Golden Years Not So Shiny – Retiring With Student Loan Debt
March 26, 2013

While student loan protests center around recent graduates lamenting their debts alongside a lack of job opportunities, at least they’ve got years and years to deal with their debt. But what’s more disturbing is the number of older Americans who are still struggling with student loans as they head into their golden years. But with onerous monthly payments servicing this decades old debt, how golden will those years be?

For student loan borrowers age 50-59, average student loan debt is $23,183 and for those 60-69, average loan balance is $19,225. That’s a whopping big amount of debt for retirees on a fixed income. Roughly 17% of student loan debt is owed by consumers aged 50 and up. This amount of debt is nerve wracking for anyone, but for seniors, it must be even more so.

For seniors struggling to make loan payments and keeping up, their finances are no doubt tight. And the bad news is, there’s simply nowhere to run when it comes to student loans. Unlike most every other debt, there no time limit on collections – as long as you’re alive, your student loan debt is too. And if you’re a senior whose loans are in default, the Feds can seize your tax refunds and even garnish your already thin social security payments.

As of last year, over 122,000 seniors have their Social Security benefits reduced to cover delinquent student loans. What may help some older student loan debtors to tackle their student loan debt is to pursue an income based repayment plan. This may result in much lower payback options than any other program. The problem is that private student loan collection services haven’t always been forthcoming about the best options for borrowers because they were incentivized to maximize amounts collected rather than assisting borrowers.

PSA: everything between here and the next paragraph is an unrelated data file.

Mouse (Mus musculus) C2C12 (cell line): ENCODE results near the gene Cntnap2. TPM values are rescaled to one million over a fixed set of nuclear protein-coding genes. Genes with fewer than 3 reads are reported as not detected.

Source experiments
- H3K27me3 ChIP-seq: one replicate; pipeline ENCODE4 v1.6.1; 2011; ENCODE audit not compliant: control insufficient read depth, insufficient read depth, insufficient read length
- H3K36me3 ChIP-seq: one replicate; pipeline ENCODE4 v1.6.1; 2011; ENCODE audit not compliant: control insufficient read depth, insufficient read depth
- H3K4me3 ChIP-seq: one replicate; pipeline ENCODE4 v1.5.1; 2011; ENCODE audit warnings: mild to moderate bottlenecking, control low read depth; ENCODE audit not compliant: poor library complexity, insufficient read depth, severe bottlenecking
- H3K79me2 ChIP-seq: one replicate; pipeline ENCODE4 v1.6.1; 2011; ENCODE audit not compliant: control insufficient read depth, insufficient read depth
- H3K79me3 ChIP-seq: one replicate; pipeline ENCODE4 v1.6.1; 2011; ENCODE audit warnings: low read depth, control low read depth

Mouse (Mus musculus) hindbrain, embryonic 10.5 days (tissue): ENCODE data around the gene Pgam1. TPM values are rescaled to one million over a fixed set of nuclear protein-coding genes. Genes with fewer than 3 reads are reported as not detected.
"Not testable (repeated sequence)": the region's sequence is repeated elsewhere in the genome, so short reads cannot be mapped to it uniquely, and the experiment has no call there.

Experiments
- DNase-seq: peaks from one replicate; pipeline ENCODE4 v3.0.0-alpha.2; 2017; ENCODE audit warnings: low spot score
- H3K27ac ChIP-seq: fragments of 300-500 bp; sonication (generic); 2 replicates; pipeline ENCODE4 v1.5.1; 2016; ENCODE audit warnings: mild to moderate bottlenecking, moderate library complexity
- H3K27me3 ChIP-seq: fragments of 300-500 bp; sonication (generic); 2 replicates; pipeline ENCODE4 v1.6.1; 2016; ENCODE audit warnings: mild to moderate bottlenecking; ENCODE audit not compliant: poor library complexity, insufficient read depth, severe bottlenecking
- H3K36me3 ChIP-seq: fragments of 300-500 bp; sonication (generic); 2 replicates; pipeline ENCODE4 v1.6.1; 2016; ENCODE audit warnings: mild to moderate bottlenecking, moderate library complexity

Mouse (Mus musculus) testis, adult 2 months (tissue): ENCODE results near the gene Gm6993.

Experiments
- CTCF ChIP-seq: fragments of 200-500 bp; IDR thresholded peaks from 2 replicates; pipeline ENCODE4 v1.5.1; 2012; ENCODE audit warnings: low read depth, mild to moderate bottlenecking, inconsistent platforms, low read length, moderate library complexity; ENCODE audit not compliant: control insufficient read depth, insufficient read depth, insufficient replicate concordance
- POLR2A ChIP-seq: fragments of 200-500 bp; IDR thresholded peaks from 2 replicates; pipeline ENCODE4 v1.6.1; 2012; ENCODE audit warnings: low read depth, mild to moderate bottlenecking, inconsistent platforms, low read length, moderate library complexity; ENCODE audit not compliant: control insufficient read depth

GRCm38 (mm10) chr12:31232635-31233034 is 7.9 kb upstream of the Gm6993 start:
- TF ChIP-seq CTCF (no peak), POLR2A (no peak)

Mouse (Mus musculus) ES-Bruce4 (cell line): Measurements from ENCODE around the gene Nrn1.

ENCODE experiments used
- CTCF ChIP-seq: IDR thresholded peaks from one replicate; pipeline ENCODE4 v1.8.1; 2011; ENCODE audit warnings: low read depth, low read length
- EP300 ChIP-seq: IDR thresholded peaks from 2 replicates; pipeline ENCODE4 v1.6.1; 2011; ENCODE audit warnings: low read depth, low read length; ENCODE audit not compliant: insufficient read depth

But now that the Obama administration has cut collection fees on student loans, perhaps borrowers will be presented with all of the options available to them rather than just the ones that benefit collection firms! One of the best income based repayment plans allows borrowers to pay back just 15% of their discretionary income. Discretionary income is defined as 150% above the federal poverty line (currently $16,755).

For instance, if you are subsisting strictly on Social Security payments of $2,513 per month, your total annual income is $30,156. From there, you subtract $25,132 (150% x $16,755) to get discretionary income of $5,024 and then 15% of that would be $754.  This would give you monthly payments of roughly $63. That’s a pretty affordable amount and after 25 years, the remaining amount of the loans would be forgiven.

If you are a senior and are paying in excess of what you could be on your student loans and it’s stressing your finances, you have options. Sign up for’s free student loan management tool and use it to contact your lender about changing to an income based repayment plan. If you’re paying student loans you took out for your children, this type of repayment is not an option, but you can consider a loan consolidation plan or graduated repayment plans.